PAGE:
[0009] The above and other objects and features of the instant invention will become apparent from the following description of preferred embodiments taken in conjunction with the accompanying drawings, in which:

[0010]FIG. 1 indicates a circuit diagram of a circuit for generating internal voltage source in a semiconductor memory device according to a first exemplary embodiment of the present invention;

[0011]FIG. 2 represents a circuit diagram of a circuit for generating internal voltage source in a semiconductor memory device according to a second exemplary embodiment of the present invention;

[0012]FIG. 3 illustrates a circuit diagram of a circuit for generating internal voltage source in a semiconductor memory device according to a third exemplary embodiment of the present invention;

[0013]FIG. 4 sets forth a circuit diagram of a circuit for generating internal voltage source in a semiconductor memory device according to a fourth exemplary embodiment of the present invention;

[0014]FIG. 5 is a characteristic diagram of internal voltage source versus external voltage source of the internal voltage source generating circuits shown in FIGS. 1 and 2; and

[0015]FIG. 6 is a characteristic diagram of internal voltage source versus external voltage source of the internal voltage source generating circuits shown of FIGS. 3 and 4.

PREFERRED EMBODIMENT OF THE INVENTION

[0016] Hereinafter, preferred embodiments of the present invention will be described in detail with reference to the accompanying drawings.

[0017] It should be understood that the present invention can be embodied in numerous embodiments and is not limited by the following described embodiments. The following various embodiments are provided for an explanation only and only to sufficiently transfer the inventive thought to those skilled in the art. It will be noted that a detailed description for a well-known function and construction can be omitted, and that constructive elements having the same function are represented by the same reference characters and numbers in the following description.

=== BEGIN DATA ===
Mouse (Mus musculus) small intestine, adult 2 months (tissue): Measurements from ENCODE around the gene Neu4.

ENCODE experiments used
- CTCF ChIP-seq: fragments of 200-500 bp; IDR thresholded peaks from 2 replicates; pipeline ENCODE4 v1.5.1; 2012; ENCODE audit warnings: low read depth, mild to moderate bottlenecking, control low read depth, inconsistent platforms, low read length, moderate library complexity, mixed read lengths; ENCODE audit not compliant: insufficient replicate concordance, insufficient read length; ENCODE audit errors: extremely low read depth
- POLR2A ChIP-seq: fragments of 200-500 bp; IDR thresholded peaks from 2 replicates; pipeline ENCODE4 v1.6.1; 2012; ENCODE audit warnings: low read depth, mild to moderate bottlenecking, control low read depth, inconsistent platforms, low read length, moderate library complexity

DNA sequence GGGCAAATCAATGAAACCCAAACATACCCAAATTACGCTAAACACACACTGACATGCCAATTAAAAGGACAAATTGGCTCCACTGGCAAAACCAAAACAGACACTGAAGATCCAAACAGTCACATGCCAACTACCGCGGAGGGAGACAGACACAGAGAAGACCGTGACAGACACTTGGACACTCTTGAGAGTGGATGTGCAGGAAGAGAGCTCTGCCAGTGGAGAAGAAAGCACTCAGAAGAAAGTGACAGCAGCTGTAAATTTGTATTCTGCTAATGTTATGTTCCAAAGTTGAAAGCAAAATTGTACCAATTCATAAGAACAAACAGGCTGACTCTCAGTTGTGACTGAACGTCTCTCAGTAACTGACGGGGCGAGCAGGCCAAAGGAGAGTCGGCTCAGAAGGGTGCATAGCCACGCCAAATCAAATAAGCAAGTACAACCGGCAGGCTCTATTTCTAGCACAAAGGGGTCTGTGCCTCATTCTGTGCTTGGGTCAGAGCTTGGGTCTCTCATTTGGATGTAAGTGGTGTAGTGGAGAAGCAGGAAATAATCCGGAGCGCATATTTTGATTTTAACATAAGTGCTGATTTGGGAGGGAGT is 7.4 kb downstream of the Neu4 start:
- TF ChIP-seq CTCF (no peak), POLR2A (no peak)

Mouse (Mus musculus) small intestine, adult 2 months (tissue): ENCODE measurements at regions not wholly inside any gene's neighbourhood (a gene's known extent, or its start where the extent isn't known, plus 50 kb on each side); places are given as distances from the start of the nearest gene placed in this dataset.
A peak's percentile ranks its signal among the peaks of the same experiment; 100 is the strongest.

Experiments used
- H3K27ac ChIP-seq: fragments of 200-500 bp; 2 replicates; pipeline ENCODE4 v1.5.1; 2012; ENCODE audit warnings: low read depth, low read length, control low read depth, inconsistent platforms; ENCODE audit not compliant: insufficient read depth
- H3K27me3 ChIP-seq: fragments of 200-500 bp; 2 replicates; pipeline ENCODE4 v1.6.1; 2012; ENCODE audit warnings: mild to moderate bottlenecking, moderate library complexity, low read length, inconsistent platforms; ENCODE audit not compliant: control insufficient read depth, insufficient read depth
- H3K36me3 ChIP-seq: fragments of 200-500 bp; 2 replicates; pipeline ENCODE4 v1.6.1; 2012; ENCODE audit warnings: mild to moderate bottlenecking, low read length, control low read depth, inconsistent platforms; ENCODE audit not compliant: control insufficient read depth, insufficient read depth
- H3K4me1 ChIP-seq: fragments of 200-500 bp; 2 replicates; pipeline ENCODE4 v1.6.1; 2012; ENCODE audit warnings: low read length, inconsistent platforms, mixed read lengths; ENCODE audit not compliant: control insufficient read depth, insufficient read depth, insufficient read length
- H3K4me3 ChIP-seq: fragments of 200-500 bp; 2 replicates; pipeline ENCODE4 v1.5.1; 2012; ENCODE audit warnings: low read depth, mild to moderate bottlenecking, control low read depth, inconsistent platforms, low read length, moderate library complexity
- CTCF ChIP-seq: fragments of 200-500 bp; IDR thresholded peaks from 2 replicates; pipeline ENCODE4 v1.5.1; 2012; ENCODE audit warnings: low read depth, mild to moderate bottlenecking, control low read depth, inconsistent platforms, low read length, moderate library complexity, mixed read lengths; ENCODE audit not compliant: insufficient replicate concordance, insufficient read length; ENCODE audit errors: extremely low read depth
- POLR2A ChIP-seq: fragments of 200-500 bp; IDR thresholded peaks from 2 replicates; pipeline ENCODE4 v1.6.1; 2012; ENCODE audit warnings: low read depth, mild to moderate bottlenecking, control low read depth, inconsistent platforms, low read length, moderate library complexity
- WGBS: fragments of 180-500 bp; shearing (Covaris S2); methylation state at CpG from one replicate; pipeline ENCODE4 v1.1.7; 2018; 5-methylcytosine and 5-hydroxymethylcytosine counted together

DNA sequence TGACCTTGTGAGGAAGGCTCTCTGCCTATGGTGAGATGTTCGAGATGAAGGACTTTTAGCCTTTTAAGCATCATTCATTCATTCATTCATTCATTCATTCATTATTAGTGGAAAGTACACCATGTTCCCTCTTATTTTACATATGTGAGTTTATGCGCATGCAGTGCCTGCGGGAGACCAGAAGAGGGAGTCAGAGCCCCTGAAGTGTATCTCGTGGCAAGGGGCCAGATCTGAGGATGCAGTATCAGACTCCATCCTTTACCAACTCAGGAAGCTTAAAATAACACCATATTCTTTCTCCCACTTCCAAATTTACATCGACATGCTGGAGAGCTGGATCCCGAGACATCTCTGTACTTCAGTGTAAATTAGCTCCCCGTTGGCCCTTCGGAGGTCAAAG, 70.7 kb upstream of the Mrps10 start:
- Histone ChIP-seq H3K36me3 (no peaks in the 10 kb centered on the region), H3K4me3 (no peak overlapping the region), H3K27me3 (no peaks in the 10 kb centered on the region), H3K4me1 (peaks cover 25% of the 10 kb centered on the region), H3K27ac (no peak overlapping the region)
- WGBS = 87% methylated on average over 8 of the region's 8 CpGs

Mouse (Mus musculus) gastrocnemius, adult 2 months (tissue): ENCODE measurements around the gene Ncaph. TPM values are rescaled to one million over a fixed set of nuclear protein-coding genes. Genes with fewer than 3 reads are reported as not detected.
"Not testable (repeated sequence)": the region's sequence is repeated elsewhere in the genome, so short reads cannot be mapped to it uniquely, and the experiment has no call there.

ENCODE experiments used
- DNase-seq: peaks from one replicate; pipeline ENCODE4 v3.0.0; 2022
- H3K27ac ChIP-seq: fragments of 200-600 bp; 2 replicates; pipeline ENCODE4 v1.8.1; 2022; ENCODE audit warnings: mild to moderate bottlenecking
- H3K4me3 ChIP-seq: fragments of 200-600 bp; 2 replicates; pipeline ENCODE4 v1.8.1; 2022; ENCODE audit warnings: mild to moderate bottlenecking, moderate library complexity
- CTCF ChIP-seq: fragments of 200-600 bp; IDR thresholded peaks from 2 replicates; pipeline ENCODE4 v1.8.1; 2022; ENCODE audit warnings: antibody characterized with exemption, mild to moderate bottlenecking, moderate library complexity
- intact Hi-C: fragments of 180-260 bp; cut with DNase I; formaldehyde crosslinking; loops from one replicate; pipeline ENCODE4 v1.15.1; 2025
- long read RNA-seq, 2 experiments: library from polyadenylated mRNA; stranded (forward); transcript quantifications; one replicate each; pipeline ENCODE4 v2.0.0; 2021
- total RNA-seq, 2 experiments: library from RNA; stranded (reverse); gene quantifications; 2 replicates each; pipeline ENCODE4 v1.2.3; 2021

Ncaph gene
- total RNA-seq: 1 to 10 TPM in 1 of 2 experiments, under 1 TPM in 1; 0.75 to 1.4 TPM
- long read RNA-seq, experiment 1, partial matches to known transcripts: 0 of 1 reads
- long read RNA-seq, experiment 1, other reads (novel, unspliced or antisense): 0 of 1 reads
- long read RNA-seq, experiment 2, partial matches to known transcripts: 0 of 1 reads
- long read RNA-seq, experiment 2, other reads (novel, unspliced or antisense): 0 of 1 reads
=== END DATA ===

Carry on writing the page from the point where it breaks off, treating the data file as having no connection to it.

[0018] In accordance with the present invention, FIG. 1 is an exemplary embodiment of a circuit for generating an internal voltage source (“IVC”) in a semiconductor memory device that reduces current consumption of a chip when the device is in a DPD operating mode. Minimizing the current is performed by providing a different voltage level IVC to an internal circuit 56 when the internal circuit 56 is in a normal operating mode than when in the DPD mode. Such operating modes are determined by a control command input from outside the chip or by a transition of voltage level at a specific pin of the chip. It should be understood by those skilled in the art that a first and second mode, and their respective voltages, are a minimum.